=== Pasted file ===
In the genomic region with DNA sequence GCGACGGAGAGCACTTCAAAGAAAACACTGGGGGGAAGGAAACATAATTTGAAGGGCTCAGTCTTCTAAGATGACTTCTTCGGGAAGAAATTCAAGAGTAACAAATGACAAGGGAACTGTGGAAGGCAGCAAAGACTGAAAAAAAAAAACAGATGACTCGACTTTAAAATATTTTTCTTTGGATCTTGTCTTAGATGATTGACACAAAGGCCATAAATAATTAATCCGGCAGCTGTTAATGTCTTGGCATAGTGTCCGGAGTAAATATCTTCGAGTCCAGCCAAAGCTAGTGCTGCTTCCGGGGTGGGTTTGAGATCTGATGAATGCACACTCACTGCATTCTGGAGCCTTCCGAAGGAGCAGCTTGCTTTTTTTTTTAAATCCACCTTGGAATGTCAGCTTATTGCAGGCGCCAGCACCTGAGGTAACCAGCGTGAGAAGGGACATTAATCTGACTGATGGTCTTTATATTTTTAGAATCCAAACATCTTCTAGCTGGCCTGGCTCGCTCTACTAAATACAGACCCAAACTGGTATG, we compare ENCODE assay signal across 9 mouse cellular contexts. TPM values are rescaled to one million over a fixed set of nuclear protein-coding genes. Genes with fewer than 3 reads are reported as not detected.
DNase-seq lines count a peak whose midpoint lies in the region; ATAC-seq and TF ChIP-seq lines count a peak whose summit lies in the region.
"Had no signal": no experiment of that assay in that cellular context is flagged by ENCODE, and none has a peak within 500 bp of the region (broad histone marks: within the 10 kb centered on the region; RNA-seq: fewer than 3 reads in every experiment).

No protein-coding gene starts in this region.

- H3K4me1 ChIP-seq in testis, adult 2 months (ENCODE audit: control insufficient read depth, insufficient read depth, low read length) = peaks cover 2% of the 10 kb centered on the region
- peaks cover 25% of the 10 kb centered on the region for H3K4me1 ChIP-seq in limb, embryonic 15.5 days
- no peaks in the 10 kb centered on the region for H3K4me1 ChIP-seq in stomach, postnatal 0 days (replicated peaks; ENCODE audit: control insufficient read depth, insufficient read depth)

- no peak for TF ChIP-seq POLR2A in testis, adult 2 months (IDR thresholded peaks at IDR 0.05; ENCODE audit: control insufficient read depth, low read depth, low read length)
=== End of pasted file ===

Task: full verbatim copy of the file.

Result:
In the genomic region with DNA sequence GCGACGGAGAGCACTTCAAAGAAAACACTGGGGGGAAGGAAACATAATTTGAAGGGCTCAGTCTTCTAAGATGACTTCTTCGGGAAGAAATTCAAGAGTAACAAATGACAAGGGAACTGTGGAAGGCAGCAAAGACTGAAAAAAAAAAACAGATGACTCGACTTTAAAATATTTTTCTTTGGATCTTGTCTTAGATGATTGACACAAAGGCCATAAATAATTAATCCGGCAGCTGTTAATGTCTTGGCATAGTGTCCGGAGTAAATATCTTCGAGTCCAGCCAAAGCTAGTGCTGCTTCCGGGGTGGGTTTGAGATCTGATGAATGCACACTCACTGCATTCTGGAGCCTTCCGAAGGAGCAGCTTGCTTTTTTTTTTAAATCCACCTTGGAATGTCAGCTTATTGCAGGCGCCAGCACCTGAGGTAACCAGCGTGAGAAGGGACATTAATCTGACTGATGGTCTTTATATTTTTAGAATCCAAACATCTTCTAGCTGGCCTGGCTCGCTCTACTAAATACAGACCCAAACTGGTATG, we compare ENCODE assay signal across 9 mouse cellular contexts. TPM values are rescaled to one million over a fixed set of nuclear protein-coding genes. Genes with fewer than 3 reads are reported as not detected.
DNase-seq lines count a peak whose midpoint lies in the region; ATAC-seq and TF ChIP-seq lines count a peak whose summit lies in the region.
"Had no signal": no experiment of that assay in that cellular context is flagged by ENCODE, and none has a peak within 500 bp of the region (broad histone marks: within the 10 kb centered on the region; RNA-seq: fewer than 3 reads in every experiment).

No protein-coding gene starts in this region.

- H3K4me1 ChIP-seq in testis, adult 2 months (ENCODE audit: control insufficient read depth, insufficient read depth, low read length) = peaks cover 2% of the 10 kb centered on the region
- peaks cover 25% of the 10 kb centered on the region for H3K4me1 ChIP-seq in limb, embryonic 15.5 days
- no peaks in the 10 kb centered on the region for H3K4me1 ChIP-seq in stomach, postnatal 0 days (replicated peaks; ENCODE audit: control insufficient read depth, insufficient read depth)

- no peak for TF ChIP-seq POLR2A in testis, adult 2 months (IDR thresholded peaks at IDR 0.05; ENCODE audit: control insufficient read depth, low read depth, low read length)